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French officers look to ICE HSI for guidance on gang enforcement

French Officer with Gang Unit memberWASHINGTON — Across the United States, gangs threaten public safety in neighborhoods and communities.

“Transnational gangs are a worldwide problem, not confined to any single country,” said Mark Selby, unit chief for U.S. Immigration and Customs Enforcement’s (ICE) Homeland Security Investigations’ (HSI) National Gang Unit.

Outside our country’s borders, law enforcement agencies like France’s Gendarmerie Nationale are facing similar problems. There, gangs typically affiliated with Algeria, Tunisia and Morocco, are trafficking narcotics and using violence to resolve issues. These gangs are territorial and strive to control criminal activity in areas where they reside.

After hearing Selby make a presentation at a EUROPOL meeting, Captain Benjamin Suzzoni of the Gendarmerie Nationale had to learn more. Suzzoni convinced his colonel, Francis Hubert, to make the trip across the pond to shadow ICE HSI special agents with the ICE HSI National Gang Unit.

“We wanted to make sure they got the full experience,” said Selby.

The ICE HSI team not only shared practices and strategies on how to combat transnational gangs, but they also took the French officers on an evening ride along with local law enforcement officers from the Dallas Police Department’s Gang Unit. That evening, Gendarmerie Nationale personnel observed firsthand several ICE HSI strategies used to combat gangs, ranging from field interviews with known gang members to how agents utilize confidential informants. The French officers were particularly impressed with the effectiveness of Operation Community Shield, a national gang enforcement initiative where ICE HSI partners with international, federal, state and local law enforcement agencies to combat gangs.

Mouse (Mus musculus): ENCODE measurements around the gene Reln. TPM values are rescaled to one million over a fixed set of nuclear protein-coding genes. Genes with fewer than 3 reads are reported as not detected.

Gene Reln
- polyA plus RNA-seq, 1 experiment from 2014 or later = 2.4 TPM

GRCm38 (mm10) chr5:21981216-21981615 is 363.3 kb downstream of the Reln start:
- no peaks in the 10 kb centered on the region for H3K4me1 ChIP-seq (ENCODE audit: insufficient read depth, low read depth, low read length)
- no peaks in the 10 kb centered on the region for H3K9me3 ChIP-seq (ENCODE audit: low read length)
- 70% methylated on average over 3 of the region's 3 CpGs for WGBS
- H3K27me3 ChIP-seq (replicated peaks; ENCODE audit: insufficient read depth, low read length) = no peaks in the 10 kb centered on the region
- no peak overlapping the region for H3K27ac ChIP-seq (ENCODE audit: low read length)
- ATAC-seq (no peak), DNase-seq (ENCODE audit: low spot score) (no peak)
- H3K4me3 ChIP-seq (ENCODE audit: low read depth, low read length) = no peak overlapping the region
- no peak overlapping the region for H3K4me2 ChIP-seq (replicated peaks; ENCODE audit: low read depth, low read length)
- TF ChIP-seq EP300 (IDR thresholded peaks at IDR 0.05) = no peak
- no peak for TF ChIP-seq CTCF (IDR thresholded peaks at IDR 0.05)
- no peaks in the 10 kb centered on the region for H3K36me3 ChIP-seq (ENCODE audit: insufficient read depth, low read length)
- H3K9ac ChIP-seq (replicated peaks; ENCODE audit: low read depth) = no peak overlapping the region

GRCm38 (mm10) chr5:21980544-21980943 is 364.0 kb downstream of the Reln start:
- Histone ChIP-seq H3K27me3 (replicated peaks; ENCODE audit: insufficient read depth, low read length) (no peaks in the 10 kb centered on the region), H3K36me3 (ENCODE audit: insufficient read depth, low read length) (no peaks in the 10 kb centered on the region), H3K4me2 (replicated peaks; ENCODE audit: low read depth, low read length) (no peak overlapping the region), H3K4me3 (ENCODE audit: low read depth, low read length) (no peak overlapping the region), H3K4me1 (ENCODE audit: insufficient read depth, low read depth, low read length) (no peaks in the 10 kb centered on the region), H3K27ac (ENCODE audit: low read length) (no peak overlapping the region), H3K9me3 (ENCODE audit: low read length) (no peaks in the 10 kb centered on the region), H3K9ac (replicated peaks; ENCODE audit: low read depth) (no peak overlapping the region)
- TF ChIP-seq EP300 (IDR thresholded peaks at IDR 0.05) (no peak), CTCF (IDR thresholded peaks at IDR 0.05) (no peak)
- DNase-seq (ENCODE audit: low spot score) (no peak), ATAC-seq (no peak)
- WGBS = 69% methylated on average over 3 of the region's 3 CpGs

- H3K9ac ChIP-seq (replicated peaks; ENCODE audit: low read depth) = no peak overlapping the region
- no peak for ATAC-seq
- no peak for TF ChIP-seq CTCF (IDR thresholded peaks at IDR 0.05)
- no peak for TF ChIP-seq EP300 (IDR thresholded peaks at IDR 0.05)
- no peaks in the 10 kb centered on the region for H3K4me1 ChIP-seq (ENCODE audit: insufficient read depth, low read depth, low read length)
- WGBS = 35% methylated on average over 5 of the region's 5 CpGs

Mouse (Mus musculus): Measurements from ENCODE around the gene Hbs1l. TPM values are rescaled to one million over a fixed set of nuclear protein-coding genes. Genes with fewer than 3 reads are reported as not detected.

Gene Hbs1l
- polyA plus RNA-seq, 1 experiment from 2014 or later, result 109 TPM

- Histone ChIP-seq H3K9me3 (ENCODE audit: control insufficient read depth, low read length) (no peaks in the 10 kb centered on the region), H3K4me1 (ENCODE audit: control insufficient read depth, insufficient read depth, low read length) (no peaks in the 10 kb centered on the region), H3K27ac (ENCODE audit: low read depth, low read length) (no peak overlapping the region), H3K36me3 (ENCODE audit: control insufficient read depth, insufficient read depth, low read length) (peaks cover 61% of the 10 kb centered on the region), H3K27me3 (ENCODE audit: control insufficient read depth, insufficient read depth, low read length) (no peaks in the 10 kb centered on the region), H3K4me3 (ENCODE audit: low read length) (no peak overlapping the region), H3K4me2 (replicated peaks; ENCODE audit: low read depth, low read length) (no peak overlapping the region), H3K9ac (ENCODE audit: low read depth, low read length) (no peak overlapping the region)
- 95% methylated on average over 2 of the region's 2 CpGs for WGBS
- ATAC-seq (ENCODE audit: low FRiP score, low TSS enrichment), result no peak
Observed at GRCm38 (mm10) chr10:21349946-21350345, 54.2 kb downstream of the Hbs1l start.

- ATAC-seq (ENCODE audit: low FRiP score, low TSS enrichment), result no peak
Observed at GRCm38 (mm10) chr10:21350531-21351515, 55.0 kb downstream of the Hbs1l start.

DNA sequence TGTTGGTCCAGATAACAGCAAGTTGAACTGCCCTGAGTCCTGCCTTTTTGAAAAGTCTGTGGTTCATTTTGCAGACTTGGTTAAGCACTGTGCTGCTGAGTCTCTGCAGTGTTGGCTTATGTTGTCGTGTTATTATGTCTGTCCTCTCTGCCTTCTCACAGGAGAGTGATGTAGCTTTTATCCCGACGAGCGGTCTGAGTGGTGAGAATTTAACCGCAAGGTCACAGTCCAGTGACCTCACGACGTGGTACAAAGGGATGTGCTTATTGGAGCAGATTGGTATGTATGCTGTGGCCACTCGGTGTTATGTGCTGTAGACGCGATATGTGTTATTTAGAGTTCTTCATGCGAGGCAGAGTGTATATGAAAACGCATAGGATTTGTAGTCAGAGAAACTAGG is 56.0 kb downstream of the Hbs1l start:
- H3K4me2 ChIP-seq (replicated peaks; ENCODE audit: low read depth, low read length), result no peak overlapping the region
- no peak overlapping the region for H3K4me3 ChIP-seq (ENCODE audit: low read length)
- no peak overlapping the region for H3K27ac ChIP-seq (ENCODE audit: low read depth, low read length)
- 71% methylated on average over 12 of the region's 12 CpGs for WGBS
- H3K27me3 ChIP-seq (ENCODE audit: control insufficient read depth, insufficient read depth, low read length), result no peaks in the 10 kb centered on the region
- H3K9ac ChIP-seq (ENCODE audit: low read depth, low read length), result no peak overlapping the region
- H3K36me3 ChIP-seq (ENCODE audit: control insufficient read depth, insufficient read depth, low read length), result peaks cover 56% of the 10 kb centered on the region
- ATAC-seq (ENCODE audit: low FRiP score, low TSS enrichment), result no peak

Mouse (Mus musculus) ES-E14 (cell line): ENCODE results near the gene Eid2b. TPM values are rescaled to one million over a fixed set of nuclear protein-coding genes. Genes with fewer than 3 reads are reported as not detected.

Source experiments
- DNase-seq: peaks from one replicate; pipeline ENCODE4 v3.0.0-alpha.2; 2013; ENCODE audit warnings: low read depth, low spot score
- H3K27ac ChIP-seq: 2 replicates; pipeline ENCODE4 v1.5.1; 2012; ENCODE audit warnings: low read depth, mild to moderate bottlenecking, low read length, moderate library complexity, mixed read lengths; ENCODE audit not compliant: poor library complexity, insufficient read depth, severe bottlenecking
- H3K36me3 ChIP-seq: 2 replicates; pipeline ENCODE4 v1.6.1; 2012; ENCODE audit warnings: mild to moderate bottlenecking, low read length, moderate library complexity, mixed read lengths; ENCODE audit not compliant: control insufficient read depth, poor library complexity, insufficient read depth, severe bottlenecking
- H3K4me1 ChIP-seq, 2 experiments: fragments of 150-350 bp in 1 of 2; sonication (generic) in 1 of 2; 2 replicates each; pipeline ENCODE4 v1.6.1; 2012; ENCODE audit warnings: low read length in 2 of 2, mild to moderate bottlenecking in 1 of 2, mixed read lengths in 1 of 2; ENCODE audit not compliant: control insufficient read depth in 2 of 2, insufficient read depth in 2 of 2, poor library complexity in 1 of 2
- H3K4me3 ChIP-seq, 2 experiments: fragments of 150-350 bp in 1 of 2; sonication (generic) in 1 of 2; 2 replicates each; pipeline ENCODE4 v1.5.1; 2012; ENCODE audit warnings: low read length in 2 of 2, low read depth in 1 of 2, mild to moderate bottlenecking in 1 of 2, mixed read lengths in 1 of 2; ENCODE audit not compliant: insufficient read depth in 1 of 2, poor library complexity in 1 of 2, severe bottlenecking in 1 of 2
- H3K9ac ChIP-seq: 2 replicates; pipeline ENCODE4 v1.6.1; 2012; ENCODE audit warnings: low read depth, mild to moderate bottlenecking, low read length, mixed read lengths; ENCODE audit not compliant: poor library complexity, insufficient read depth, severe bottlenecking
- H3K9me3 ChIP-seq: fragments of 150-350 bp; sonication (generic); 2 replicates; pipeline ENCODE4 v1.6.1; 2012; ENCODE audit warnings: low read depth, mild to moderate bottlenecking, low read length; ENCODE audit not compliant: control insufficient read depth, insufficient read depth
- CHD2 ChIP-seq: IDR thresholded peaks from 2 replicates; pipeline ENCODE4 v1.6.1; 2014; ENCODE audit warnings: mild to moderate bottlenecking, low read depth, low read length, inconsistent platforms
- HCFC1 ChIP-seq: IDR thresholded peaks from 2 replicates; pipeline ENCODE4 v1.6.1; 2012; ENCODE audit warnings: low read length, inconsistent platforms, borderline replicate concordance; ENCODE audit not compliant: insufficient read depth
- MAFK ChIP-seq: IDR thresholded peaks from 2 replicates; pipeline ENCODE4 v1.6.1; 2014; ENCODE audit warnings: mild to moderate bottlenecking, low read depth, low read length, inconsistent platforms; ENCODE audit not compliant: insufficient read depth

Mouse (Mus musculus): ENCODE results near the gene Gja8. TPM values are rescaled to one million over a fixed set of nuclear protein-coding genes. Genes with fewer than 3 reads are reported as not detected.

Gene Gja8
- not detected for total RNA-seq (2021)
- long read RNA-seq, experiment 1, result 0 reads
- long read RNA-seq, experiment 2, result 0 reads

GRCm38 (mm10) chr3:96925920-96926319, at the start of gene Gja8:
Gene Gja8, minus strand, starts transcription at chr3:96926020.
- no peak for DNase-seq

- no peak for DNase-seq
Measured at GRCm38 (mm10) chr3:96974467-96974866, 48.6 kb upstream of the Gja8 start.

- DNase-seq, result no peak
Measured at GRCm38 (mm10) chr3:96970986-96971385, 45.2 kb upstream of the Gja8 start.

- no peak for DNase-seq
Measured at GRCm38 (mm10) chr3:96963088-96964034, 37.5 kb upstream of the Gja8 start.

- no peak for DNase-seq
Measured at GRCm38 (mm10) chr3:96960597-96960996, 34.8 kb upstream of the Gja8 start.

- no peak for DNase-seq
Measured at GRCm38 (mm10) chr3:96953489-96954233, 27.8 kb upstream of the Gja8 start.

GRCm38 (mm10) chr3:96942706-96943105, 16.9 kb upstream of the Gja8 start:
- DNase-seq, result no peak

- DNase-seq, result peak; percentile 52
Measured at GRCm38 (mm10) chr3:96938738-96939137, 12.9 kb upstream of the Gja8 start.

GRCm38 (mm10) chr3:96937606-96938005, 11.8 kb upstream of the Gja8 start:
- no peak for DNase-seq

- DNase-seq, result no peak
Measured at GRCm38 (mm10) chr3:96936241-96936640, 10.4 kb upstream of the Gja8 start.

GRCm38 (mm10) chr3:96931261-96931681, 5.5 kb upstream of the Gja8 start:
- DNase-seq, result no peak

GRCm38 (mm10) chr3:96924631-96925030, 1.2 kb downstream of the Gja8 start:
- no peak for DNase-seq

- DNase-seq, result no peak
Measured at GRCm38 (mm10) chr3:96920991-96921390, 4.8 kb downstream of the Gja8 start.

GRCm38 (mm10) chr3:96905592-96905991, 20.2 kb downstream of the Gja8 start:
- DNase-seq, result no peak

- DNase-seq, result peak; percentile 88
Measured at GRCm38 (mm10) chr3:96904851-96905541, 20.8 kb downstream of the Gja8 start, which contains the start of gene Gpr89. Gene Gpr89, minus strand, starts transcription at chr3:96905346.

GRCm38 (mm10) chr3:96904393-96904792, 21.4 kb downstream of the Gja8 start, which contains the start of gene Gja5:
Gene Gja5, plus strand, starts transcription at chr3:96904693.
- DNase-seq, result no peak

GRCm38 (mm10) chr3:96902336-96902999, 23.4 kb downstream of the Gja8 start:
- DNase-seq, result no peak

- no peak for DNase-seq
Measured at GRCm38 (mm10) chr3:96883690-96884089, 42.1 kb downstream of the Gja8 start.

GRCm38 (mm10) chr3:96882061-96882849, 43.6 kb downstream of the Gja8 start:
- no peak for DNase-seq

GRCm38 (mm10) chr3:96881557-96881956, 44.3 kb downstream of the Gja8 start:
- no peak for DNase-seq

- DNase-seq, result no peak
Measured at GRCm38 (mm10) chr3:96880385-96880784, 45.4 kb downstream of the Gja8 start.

“We rely on all of our law enforcement partners. Without them, we wouldn’t be able to successfully conduct the targeted anti-gang enforcement actions or long-term criminal enterprise investigations that we do,” said Selby. “In the majority of cases, we know who we’re going to arrest before we arrest them. Information sharing and intelligence from the local police departments that work with us allow us to do this.”

The representatives from the Gendarmerie Nationale plan to apply similar strategies to their gang enforcement activities upon their return to France. The Gendarmerie Nationale oversees law enforcement responsibilities for nearly 95 percent of France and French territories. Its force consists of more than 100,000 personnel.

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